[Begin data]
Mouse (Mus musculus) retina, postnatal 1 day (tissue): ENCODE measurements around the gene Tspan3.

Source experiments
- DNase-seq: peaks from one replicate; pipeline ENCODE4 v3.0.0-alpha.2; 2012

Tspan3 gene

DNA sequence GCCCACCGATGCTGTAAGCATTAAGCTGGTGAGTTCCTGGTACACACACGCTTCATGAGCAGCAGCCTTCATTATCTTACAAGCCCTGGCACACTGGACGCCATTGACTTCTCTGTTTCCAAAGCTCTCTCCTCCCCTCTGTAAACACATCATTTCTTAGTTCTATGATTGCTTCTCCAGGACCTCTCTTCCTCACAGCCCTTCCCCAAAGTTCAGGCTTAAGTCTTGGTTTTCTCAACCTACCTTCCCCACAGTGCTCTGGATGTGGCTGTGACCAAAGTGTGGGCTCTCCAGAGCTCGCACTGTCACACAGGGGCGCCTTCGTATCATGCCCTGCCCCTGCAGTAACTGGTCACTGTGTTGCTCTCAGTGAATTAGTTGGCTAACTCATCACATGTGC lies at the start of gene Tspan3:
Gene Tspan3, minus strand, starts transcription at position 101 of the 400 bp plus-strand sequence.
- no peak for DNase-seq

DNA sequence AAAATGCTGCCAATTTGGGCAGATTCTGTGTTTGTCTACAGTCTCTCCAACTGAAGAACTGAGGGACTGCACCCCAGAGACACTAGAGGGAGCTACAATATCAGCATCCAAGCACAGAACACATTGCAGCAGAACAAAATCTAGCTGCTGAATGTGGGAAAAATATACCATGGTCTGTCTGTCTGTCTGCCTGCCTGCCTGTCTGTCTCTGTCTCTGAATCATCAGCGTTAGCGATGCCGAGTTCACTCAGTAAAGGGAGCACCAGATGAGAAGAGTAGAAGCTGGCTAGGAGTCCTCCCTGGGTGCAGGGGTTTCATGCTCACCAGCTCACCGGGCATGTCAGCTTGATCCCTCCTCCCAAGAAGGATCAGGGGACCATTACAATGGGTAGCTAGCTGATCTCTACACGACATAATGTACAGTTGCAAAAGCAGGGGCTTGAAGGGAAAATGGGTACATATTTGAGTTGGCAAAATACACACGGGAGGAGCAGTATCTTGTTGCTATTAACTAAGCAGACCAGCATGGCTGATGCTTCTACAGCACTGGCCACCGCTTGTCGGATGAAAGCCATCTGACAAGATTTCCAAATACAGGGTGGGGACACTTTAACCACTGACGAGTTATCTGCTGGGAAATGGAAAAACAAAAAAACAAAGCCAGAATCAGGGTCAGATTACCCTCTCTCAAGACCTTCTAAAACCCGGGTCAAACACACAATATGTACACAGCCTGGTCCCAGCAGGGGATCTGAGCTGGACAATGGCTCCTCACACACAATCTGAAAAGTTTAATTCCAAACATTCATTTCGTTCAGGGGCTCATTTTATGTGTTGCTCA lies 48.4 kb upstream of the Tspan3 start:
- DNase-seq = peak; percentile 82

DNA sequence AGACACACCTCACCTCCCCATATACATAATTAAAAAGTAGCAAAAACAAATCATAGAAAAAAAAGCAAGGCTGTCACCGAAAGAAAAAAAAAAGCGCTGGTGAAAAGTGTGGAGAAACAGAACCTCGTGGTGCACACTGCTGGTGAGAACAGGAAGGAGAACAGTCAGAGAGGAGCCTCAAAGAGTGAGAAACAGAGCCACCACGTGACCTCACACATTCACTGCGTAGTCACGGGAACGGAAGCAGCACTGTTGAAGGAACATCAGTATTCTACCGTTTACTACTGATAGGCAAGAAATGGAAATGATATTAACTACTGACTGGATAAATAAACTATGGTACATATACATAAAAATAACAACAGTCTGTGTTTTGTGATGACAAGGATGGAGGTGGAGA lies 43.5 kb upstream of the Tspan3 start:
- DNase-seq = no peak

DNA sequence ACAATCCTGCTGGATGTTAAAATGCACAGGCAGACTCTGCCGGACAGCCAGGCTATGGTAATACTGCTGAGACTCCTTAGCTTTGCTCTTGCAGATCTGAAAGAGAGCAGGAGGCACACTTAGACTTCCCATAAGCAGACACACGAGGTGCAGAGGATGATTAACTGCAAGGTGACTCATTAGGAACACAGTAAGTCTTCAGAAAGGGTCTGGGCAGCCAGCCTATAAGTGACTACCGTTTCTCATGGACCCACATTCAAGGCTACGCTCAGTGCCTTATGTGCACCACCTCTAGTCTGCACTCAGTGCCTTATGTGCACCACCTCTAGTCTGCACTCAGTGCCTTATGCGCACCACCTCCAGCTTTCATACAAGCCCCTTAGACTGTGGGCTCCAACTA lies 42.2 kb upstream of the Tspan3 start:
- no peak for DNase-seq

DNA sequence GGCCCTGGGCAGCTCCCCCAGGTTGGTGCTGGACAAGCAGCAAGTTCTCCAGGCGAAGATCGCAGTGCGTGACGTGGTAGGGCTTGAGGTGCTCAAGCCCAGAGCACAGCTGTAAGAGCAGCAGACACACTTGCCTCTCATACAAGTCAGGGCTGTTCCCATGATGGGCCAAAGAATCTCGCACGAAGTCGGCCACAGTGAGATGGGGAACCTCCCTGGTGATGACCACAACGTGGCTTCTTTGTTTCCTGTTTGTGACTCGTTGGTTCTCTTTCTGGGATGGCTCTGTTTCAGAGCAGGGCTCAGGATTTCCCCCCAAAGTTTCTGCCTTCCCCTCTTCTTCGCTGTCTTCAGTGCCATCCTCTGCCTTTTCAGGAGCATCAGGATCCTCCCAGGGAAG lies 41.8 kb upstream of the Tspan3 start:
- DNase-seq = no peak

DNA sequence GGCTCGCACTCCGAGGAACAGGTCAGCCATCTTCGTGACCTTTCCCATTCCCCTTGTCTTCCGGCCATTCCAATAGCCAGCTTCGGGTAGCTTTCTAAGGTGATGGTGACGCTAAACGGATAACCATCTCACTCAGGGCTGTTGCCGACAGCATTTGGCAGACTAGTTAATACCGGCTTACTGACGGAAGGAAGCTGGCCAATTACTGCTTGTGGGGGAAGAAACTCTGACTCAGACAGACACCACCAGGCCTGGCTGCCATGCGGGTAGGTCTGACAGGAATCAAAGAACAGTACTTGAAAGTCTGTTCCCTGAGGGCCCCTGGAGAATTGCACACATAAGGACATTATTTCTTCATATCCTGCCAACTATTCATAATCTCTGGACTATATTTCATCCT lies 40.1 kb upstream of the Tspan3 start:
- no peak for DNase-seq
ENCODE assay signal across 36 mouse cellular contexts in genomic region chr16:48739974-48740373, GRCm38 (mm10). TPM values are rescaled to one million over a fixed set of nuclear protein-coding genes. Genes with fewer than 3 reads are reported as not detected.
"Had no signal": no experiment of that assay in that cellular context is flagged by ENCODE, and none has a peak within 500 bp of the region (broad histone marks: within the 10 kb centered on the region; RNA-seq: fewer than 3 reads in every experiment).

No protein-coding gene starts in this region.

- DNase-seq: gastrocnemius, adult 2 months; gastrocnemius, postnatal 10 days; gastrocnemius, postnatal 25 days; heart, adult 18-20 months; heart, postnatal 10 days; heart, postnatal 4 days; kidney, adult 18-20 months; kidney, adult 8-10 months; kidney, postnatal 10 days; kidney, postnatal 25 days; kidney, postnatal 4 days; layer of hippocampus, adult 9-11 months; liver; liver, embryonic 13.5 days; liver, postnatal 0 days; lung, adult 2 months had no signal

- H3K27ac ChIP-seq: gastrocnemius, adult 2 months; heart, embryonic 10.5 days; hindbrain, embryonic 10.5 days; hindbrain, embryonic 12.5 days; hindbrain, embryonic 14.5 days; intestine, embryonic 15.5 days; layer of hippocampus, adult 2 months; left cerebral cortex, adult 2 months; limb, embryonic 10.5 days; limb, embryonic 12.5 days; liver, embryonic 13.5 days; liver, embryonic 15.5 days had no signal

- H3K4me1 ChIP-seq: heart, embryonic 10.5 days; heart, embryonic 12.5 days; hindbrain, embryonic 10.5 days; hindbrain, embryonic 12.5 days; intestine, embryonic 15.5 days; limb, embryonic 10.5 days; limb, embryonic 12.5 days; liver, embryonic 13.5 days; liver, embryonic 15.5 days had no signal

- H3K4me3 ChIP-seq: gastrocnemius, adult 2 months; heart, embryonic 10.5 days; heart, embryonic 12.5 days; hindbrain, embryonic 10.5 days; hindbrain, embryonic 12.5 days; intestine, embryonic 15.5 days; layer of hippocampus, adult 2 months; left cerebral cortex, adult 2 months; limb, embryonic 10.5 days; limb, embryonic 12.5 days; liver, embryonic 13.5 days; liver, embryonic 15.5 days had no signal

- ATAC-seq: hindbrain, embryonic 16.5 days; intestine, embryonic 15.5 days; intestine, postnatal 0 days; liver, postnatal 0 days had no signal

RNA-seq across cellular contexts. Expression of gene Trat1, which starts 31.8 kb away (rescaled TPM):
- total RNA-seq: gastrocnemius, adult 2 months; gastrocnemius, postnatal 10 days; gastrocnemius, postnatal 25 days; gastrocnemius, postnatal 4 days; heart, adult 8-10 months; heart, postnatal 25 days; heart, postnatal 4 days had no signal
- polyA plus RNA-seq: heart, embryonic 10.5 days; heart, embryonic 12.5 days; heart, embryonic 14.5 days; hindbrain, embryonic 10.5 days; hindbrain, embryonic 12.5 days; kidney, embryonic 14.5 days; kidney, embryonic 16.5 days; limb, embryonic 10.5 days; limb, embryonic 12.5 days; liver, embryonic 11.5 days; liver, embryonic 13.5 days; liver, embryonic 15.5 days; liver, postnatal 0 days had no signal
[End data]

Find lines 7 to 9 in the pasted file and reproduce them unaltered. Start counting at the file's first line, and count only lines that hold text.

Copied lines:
- no peak for DNase-seq

DNA sequence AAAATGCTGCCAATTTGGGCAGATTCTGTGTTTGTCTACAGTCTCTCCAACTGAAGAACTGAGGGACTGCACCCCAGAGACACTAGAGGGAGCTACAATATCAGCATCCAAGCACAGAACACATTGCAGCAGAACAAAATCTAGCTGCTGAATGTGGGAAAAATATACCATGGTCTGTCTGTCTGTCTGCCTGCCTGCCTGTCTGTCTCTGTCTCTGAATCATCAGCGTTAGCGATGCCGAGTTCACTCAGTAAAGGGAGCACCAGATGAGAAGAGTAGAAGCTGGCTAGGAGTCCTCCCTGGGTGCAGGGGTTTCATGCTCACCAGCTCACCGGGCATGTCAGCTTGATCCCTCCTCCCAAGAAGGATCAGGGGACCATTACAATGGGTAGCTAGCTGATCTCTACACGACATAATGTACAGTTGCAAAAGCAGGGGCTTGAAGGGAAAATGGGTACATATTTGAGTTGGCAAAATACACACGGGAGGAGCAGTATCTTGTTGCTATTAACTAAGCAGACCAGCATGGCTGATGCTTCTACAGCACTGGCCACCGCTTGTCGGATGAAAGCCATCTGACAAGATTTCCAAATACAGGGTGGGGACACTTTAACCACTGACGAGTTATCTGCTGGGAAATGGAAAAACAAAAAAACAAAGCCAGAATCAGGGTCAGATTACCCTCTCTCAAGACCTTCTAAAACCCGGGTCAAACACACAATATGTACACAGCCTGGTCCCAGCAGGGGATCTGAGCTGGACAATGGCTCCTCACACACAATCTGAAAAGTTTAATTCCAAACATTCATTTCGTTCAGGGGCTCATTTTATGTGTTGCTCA lies 48.4 kb upstream of the Tspan3 start:
- DNase-seq = peak; percentile 82